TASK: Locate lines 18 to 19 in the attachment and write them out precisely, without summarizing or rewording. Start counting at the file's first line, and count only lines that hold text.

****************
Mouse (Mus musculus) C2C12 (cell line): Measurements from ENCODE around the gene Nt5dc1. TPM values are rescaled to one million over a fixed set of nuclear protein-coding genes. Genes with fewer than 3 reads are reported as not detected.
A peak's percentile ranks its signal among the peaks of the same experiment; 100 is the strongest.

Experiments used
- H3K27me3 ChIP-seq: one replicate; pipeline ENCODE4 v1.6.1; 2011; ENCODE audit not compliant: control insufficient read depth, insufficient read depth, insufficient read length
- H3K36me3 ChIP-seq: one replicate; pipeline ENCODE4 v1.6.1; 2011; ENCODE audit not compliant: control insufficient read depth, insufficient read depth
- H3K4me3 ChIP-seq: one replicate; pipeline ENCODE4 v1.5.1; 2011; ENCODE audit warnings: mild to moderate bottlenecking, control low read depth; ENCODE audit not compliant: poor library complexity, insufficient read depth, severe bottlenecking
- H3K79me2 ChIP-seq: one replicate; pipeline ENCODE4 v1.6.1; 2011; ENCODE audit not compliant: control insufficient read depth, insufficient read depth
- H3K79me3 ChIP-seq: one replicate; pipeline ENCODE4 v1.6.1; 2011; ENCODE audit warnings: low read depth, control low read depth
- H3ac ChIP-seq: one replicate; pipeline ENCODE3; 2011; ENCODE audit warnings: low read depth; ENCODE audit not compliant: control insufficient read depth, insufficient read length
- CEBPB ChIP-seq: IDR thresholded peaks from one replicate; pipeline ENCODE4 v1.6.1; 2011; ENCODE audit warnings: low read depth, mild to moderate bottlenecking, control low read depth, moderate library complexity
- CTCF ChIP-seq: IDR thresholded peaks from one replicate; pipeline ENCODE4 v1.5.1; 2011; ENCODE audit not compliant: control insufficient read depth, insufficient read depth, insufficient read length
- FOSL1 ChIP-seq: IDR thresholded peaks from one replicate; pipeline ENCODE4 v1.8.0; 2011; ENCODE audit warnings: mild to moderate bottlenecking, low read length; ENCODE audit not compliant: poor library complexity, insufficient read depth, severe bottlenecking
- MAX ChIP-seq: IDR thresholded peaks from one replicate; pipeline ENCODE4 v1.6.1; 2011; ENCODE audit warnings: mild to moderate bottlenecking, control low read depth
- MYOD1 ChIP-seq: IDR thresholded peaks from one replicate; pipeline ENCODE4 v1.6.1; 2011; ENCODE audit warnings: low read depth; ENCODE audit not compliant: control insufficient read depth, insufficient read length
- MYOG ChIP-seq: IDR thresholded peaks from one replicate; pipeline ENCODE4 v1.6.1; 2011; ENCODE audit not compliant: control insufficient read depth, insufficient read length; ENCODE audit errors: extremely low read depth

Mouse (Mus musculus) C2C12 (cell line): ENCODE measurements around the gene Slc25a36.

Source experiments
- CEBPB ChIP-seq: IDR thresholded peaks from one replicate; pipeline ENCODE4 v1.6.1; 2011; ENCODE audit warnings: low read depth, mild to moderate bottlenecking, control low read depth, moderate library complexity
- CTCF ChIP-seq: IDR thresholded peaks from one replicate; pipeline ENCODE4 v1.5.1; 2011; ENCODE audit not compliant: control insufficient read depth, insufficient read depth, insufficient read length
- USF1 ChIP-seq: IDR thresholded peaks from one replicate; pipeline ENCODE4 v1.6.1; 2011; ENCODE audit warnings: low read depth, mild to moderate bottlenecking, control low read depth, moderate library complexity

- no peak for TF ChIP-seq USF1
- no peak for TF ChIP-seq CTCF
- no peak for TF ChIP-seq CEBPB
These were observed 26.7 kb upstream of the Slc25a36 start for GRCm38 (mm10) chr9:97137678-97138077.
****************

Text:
- CEBPB ChIP-seq: IDR thresholded peaks from one replicate; pipeline ENCODE4 v1.6.1; 2011; ENCODE audit warnings: low read depth, mild to moderate bottlenecking, control low read depth, moderate library complexity
- CTCF ChIP-seq: IDR thresholded peaks from one replicate; pipeline ENCODE4 v1.5.1; 2011; ENCODE audit not compliant: control insufficient read depth, insufficient read depth, insufficient read length